Stories about Software


DaedTech Digest: Spring Training, Log Appenders, and Retiring Feature Flags

Happy Friday, everybody.  As always, I bring you another DaedTech Digest post where I go on a bit about the vagabond lifestyle, make some picks and link you to some posts I wrote about tech.  Last week, I chronicled our move to Phoenix for a month.  This week, we have a week of living in Phoenix under our belts.

It’s an insanely busy time right now for Hit Subscribe and the entire point of our trip was to attend a bunch of Cubs games for spring training.  I am succeeding on both fronts, which creates an interesting, manic work and recreation dynamic.  We’re going to baseball games every day, and basically working every moment we’re not at baseball games, including weekends.

Truth be told, it actually suits me pretty well.  I like our work, building businesses and watching baseball.

Here’s a screenshot of the experience in a nutshell (at least the baseball portion).  Beautiful weather, palm trees in the desert, the Cubs logo on the scoreboard, and a low-key, relatively intimate setting in the ballpark every night that includes picnic blankets on the lawn in the outfield, if you’re sitting out there.  There are also lots of mountains in the background (not pictured).


  • My wife and I have been listening to this book, “Build To Sell,” on Audible, about structuring a business so that you could sell it.  It’s really interesting, and it delivers on the title premise, but that’s not the valuable part, at least for me.  The real value, as far as I’m concerned, is how to take a generalized service-based business and turn it into a company that offers a productized-servie and behaves more like a product company.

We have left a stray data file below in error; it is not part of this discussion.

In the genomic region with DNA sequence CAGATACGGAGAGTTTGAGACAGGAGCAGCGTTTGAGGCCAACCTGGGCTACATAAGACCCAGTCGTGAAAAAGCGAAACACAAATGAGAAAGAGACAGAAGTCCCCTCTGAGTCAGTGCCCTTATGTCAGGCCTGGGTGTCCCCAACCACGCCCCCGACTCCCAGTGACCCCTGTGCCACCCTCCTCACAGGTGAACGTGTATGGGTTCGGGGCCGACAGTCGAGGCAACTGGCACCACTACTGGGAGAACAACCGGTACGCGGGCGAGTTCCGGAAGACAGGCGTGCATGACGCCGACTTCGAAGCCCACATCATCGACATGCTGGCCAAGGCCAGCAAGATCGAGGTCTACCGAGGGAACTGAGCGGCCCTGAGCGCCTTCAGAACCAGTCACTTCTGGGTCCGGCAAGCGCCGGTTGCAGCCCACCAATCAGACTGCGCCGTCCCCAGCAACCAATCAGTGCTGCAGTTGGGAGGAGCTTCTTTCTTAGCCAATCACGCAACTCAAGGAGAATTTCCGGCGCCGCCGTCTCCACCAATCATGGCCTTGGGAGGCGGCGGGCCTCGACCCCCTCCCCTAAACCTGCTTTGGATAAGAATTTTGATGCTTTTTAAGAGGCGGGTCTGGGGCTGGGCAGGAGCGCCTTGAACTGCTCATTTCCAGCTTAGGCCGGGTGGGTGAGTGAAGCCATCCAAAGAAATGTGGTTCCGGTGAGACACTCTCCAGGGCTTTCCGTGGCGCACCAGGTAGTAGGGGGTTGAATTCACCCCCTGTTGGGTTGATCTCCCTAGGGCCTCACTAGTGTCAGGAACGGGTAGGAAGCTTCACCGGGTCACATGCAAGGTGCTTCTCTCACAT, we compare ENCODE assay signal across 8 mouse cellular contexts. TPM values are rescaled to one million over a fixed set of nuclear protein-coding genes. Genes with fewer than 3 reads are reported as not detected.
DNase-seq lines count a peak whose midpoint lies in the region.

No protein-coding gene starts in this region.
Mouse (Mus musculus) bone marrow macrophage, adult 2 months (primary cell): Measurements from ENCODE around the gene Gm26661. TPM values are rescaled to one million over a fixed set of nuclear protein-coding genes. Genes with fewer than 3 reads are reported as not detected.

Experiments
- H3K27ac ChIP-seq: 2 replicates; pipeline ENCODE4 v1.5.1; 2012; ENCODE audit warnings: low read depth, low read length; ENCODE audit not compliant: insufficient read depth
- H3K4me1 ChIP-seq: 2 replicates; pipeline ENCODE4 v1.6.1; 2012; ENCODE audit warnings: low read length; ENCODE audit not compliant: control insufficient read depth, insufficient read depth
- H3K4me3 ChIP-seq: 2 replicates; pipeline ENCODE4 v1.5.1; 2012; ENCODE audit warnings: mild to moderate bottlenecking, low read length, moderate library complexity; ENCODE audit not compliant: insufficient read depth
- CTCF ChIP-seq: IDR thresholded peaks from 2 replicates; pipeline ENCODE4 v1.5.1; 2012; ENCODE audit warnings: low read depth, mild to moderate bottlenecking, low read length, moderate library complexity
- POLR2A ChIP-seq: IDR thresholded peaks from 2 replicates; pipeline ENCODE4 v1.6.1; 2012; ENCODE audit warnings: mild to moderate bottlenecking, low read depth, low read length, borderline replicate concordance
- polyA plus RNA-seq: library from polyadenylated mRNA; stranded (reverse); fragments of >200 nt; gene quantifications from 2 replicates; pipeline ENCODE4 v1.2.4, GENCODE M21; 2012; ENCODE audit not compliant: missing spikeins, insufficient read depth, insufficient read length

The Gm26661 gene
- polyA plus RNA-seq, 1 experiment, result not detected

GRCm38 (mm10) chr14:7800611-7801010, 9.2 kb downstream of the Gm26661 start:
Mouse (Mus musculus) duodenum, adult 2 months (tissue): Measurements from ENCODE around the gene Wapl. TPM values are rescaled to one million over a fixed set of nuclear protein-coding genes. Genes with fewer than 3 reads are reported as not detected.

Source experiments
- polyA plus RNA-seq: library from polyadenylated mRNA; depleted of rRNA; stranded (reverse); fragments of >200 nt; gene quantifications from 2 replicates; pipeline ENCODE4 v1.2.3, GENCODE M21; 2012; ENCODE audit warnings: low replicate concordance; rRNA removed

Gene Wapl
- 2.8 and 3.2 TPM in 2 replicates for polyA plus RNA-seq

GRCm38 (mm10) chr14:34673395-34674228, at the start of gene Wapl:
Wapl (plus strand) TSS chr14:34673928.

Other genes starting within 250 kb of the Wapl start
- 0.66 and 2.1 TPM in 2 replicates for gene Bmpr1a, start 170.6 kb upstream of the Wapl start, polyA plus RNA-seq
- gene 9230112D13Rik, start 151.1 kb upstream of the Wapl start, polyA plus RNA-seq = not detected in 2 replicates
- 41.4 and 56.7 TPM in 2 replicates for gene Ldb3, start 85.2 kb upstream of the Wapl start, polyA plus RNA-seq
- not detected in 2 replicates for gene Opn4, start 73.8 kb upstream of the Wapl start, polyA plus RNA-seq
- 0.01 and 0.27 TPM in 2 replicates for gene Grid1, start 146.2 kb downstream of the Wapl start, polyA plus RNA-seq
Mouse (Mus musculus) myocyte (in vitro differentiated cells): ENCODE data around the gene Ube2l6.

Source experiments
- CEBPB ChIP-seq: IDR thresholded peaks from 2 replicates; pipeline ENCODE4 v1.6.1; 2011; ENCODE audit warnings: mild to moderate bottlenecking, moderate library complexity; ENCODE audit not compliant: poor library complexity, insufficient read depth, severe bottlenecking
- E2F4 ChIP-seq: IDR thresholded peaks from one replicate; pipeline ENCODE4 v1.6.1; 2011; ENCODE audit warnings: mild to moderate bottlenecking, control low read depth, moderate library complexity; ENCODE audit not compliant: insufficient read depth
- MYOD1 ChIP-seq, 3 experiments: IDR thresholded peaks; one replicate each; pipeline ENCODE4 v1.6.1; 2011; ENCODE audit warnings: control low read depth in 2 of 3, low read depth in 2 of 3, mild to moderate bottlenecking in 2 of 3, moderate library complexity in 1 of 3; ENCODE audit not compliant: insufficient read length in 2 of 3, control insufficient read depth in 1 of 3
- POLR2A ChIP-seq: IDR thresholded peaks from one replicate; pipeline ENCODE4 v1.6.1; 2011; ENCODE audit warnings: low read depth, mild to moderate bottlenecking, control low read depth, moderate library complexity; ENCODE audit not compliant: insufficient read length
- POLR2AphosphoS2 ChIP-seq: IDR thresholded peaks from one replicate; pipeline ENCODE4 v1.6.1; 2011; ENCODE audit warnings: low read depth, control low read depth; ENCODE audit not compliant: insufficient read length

• I’m going to pick the combination of Farmers Insurance and this Jeep Dealership.  Apparently a fuel pump gave out on my Jeep the other day, causing it not to start.  I called Farmers and they sent a free tow out to take my car to the dealership, which replaced the part for free because it had a recall.  All of that was pretty nice, but the thing that impressed me across the board was how smooth the tech made it.  I was able to monitor the progress of the two truck driver on my phone while I waited, and the dealership was ready for me with information already in the system from my VIN and records at my home dealership.  An incredibly smooth experience, given the circumstances.
  • If you’re ever in Phoenix and you want a place to go work, Sip has got you covered.  They feature a Starbucks-esque coffee scene, but also craft beers and cocktails as well as a nice light fare menu.  So, if you’re a vagabonder looking for some ambiance and wifi, you can spend your morning and afternoon with coffee and your work, and finish the day with beer and your work.

The Digest

As always, have a good weekend, and thanks for reading!


The Coding Dev Manager Can Work, But It’s Hard In Traditional Orgs

Today, for reader question Tuesday, let’s consider the idea of the coding dev manager.  In my experience, most companies draw a fairly sharp line between individual contributors (they code) and managers (they don’t).  But in startups and Enterprise Silicon Valley companies, you’ll have additional rungs of the corporate pyramid where people still write code.

Who is right?  Well, in my estimation, startups and Enterprise Silicon Valley.  Er, at least, they’re less wrong.  (Let’s talk “right” when we stop modeling our corporate structure after ancient militaries.)

But, as the asker of today’s reader question points out, this still-technical manager struggles to spend much time writing code.  (When he refers to “the book” he’s referring to my book, Developer Hegemony.)

The Reader Question about the Coding Dev Manager

Hi Erik,

I really enjoyed the book. One question I have regarding the efficiencier/partnership model for developers.

In my last job at [redacted], I was leading a large team working with [redacted]. We followed a similar model where we worked with customers on business problems, and then designed the technical solution ourselves (obviously updating them along the way), and then delivered it. As the team lead of the initial project (and eventually the overall engagement lead of 3 projects), I found myself spending less and less time programming. Towards the end it was < 10%.

In your book, you mention that it is possible to still be programming yet work on these other areas, but in my experience the “other” areas end up taking so much time I ended up not really coding. Sure if we have a team full of “T-shaped” people everyone can share various burdens, but from the client’s perspective they typically want 1 counterpart who they can go to to make the final calls. Is this an inevitable fate, similar to section 3 of your book that as the person’s value increases they go further and further away from coding?